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Mac-based Music Server - Is this system as good as I can get?


hdomke

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First things first. There is always someone who knows more about any given topic no matter who you are. So, here are my suggestions and I look forward to learning a bit myself as other people lend a hand.

 

Here we go.

 

I have many questions about your diagram, but these should be flesched out as we go.

 

The first thing I would do is remove the Airport Express from the system. That device only supports 16 bit / 44.1 audio. If you really want high end sound you should be able to play 24 bit / 96 KHz music because it is becoming more prevelent through high resolution download sites such as Linn Records. Don't worry about this if you only plan to listen to music at or less than 16/44.1.

 

I would connect the RAID array directly to the Airport Base station. The disk then becomes a NAS drive. This allows you a little more leeway.

 

Would you consider moving your desktop Mac out into your listening room as a headless unit (without a monitor)? I know many people don't want computers next to their systems. This would replace your Airport Express and allow higher resolution music via USB or Toslink as long as the DAc & Mac support both (newer Macs do). Then use an application like NetTunes to control the Desktop's iTunes from your laptop at your listening position.

 

This is a start and I'm sure we can fine tune this configuration with a little more conversation here.

 

Ideally I would use a Mac Mini connected directly to the DAC and use an iPod Touch to control your music from your listening chair. But, since this system uses existing equipment we'll leave these suggestions alone.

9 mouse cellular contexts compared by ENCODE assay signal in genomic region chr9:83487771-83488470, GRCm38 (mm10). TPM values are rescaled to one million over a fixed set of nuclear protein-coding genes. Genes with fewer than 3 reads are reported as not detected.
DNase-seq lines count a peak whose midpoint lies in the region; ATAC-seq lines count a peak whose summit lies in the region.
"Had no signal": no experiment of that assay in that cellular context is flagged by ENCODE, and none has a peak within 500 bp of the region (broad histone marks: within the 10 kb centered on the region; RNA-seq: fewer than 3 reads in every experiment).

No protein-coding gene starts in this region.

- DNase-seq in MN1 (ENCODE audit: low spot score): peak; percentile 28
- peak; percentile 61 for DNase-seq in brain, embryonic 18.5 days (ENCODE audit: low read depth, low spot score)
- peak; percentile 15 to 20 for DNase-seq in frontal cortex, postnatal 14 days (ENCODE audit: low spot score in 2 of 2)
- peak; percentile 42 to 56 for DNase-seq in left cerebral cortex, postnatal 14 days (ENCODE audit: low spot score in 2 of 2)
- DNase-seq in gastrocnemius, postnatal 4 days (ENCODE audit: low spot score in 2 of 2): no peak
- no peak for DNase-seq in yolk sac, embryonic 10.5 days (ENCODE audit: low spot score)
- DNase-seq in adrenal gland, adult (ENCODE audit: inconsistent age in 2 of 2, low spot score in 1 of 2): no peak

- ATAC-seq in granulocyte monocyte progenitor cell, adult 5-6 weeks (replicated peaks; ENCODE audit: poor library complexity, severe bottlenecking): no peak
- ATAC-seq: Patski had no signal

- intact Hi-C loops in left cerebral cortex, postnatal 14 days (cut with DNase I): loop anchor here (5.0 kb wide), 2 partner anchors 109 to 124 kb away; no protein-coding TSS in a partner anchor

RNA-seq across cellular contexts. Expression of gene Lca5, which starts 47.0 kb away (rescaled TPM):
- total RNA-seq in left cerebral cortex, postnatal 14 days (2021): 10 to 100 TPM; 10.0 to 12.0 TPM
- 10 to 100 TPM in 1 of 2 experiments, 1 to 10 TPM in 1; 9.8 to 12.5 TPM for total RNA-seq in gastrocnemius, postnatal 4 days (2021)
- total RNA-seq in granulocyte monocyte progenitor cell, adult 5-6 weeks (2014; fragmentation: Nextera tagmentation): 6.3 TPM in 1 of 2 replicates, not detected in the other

What do you think?

 

Founder of Audiophile Style

UPDATED: My Audio Systems -> https://audiophile.style/system

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Nice diagram, really helps. I printed it and am scribbling thoughts all over the thing.

 

Doesn't USB or firewire outperform the Toslink? I think I learned that here.

 

Chris -

"Ideally I would use a Mac Mini connected"

 

Why put your storage whether it be drobo or raid or whatever thru a wireless connection to the mini? Why not just plug direct to the mini via USB in, then out to the DAC usb out? Especially if the airport limit is 16/44.1?

 

 

 

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1. "Doesn't USB or firewire outperform the Toslink? I think I learned that here."

 

I have heard both yes and no, but I do think USB will out perform Toslink. There are no USb products on the market now that will do anything higher than 24/96. not that this is a must, just a fact for now. Gordon has a lot of information on USB outperforming other methods.

 

2. "Why put your storage whether it be drobo or raid or whatever thru a wireless connection to the mini? Why not just plug direct to the mini via USB in, then out to the DAC usb out? Especially if the airport limit is 16/44.1?"